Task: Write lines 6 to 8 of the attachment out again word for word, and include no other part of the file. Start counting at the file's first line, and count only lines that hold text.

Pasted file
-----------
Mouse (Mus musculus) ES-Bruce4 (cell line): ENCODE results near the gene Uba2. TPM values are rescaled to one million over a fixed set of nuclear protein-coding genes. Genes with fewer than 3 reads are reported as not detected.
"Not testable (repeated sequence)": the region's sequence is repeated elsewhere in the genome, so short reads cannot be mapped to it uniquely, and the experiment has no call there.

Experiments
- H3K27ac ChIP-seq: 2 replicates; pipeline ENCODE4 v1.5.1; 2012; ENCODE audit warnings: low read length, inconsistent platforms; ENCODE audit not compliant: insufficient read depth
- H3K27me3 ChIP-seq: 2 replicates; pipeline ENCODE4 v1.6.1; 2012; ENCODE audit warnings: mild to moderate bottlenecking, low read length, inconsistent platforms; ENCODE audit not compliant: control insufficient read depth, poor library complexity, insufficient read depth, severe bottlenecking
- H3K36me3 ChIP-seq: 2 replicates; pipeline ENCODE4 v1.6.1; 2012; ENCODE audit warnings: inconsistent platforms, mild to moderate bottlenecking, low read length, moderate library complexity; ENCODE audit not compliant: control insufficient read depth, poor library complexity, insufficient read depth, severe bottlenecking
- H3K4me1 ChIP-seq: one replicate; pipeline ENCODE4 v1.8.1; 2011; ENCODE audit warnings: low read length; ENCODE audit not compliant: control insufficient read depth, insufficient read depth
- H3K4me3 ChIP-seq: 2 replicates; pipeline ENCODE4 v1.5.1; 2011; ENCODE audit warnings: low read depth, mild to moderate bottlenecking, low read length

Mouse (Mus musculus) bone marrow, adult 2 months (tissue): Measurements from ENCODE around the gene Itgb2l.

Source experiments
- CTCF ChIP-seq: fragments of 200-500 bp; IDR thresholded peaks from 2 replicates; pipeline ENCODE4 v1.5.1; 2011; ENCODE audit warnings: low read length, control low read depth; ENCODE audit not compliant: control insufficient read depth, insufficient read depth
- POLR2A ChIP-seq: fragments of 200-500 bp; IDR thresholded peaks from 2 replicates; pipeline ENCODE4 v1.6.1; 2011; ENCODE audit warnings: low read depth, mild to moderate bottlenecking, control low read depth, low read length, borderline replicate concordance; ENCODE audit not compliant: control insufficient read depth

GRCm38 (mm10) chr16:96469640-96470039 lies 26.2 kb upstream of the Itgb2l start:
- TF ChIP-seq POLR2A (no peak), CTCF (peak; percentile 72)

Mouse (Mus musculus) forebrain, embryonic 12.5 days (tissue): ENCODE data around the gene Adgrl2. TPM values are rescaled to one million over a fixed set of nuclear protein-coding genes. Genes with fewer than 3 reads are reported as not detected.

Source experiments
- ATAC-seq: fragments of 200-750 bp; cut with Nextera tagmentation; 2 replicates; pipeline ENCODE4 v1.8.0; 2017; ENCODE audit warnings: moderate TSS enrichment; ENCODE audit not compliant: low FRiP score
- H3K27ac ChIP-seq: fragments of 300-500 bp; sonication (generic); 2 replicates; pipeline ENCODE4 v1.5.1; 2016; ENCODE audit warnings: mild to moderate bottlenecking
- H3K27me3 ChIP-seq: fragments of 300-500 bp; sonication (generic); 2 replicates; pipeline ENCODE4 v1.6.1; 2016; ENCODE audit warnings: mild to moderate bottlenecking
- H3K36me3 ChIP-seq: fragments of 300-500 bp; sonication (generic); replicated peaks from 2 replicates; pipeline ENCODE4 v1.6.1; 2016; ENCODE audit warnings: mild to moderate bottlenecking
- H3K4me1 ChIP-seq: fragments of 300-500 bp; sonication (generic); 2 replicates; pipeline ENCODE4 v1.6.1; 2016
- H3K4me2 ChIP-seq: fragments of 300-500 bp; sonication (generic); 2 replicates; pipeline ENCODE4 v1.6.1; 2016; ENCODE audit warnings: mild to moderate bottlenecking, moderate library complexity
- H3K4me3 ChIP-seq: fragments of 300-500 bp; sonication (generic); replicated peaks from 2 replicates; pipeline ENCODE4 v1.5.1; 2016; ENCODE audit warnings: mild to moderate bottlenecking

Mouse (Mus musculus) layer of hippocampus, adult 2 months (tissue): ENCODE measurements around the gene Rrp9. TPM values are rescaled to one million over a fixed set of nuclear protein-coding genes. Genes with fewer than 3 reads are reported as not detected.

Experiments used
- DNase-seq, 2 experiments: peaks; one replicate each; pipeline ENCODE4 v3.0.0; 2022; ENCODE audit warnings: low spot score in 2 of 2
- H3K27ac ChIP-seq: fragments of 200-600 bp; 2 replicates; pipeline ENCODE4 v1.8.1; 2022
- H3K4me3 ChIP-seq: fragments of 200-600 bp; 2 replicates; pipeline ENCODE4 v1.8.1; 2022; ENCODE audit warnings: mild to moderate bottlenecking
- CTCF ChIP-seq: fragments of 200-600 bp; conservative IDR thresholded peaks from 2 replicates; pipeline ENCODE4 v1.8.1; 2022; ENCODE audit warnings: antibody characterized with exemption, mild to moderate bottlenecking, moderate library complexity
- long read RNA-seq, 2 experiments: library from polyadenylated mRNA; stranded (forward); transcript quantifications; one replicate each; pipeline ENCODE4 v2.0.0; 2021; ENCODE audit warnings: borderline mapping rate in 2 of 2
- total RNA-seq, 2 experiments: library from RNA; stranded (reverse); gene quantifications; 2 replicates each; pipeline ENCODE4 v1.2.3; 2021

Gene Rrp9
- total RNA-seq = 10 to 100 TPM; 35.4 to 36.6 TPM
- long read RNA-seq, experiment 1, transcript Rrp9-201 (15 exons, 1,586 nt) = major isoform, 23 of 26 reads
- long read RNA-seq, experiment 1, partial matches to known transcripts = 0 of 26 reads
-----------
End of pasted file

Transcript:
- H3K36me3 ChIP-seq: 2 replicates; pipeline ENCODE4 v1.6.1; 2012; ENCODE audit warnings: inconsistent platforms, mild to moderate bottlenecking, low read length, moderate library complexity; ENCODE audit not compliant: control insufficient read depth, poor library complexity, insufficient read depth, severe bottlenecking
- H3K4me1 ChIP-seq: one replicate; pipeline ENCODE4 v1.8.1; 2011; ENCODE audit warnings: low read length; ENCODE audit not compliant: control insufficient read depth, insufficient read depth
- H3K4me3 ChIP-seq: 2 replicates; pipeline ENCODE4 v1.5.1; 2011; ENCODE audit warnings: low read depth, mild to moderate bottlenecking, low read length